In Focus: Vulnerability  

Assessing vulnerability in the housing market

This article is part of
In Focus: How Covid has left the mortgage market exposed

Assessing vulnerability in the housing market
 Photo: George Becker via Pexels

When it comes to the housing market, who might be more at risk? 

In relation to who is more vulnerable in terms of buy-to-let landlords, tenants or homeowners with residential mortgages, David Thomas, chairman of the Society of Mortgage Professionals and joint managing partner of Chadney Bulgin, says: "Ultimately they all are vulnerable, although tenants and residential mortgage holders are most at risk due to reduction in, or loss of, income.

"Landlords are still at risk, but in my experience, they are more likely to have a ‘slush fund’ in place to see them through such a period."

Not everyone agrees buy-to-let investors are in a less precarious position. 

Buy-to-let landlords may have a 'slush fund' but few will have enough to mean they and their tenants will be immune to this crisis. In fact, some commentators believe these clients may be even more exposed to risks.

As Conor Murphy, chief executive of mortgage platform Smartr365 and Capricorn Financial Consultancy, explains, any support from landlords to their tenants at this time will inevitably be limited, especially as government has extended protection for tenants – which is necessary to prevent homelessness at a time of pandemic.

He says: "In providing its support for tenants who have found themselves vulnerable through the pandemic, the government has inadvertently increased the risks to buy-to-let mortgage borrowers. This has controversially made buy-to-let landlords the most financially vulnerable to the issues created by the coronavirus pandemic.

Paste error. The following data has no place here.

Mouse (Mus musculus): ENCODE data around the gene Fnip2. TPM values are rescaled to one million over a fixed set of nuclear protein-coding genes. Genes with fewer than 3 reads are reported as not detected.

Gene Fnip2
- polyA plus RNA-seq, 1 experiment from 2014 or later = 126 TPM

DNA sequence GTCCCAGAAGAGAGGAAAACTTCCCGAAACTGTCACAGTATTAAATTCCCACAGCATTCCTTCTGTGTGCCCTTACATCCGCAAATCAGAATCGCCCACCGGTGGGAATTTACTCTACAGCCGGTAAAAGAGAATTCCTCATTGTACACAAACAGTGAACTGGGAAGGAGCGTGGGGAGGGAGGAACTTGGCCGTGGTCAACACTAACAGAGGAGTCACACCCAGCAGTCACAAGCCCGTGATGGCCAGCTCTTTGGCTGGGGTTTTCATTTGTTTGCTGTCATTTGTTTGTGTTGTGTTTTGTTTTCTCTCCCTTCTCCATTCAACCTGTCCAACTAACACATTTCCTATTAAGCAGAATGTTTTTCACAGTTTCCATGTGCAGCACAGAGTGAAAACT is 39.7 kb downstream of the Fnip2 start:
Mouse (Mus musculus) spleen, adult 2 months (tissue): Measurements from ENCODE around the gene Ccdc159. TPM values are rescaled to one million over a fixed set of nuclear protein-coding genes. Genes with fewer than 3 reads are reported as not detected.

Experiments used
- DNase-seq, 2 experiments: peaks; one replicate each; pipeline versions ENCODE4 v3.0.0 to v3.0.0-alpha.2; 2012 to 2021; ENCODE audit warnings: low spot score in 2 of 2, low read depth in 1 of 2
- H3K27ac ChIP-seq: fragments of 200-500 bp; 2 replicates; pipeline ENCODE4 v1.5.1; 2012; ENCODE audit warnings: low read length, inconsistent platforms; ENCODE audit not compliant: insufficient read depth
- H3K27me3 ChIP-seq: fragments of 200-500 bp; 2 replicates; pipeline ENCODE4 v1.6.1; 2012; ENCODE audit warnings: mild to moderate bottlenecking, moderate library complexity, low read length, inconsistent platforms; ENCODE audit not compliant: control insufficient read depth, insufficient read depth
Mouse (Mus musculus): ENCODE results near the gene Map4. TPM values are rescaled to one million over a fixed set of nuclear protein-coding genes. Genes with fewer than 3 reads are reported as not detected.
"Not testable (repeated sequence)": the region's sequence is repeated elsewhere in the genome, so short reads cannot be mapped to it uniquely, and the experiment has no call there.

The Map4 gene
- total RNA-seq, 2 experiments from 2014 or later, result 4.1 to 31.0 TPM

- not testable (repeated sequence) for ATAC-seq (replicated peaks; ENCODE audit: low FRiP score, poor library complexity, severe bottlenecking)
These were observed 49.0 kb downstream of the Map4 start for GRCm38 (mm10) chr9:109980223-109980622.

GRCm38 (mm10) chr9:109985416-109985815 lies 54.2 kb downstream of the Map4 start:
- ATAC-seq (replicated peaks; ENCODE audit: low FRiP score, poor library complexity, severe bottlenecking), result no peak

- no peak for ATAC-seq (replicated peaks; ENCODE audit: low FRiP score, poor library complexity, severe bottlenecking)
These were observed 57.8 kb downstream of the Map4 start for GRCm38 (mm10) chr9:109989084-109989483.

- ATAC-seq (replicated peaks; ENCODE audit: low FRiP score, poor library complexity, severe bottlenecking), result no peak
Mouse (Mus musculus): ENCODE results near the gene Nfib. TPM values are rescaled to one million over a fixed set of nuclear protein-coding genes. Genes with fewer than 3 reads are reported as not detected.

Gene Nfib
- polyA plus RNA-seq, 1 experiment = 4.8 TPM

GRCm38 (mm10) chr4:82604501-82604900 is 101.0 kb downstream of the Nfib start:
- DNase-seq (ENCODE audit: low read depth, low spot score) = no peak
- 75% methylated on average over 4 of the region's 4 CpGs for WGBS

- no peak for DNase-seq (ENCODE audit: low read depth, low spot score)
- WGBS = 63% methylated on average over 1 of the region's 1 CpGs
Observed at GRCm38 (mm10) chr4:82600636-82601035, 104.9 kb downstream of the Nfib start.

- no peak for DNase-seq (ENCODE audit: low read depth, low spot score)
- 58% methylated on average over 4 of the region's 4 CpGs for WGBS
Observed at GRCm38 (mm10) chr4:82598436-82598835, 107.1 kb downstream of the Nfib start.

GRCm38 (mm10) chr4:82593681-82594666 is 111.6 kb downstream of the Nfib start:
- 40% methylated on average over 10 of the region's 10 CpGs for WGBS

"The overall messaging through the crisis has encouraged tenants to take payment holidays on their rent. But, if rent payments are not made, the landlord is eligible for a payment holiday.

"This impacts the landlord’s financial standing down the line, since interest on the overall mortgage amount continues to accrue, however the rent payments can remain unfulfilled with no long-term repercussions."

So this could mean any additions to a buy-to-let client's portfolio might be harder to achieve in the future.

Additionally, the government has revised the eviction rules in place through the pandemic. These now require tenants to receive six months’ notice before any repossession proceedings can take place.

While Mr Murphy says this is "excellent support for tenants facing financial hardship through the crisis", he warns: "These have a serious, negative impact on the landlord who may now face six months without rent payments, while continuing to accrue interest on their mortgage payments."

David Kennedy, chief lending officer at Masthaven, says: "For buy-to-let customers, it’s a juggling act; balancing the need to support tenants during the pandemic alongside their own financial concerns, with options of legal redress limited during this time for non-Covid related arrears."


They are not the only group at risk, however. Residential mortgage holders may find themselves in a similar predicament. 

Kate Davies, executive director at the Intermediary Mortgage Lenders Association, comments on the issue of vulnerability in the sector: “The coronavirus crisis has impacted peoples’ finances in very different ways.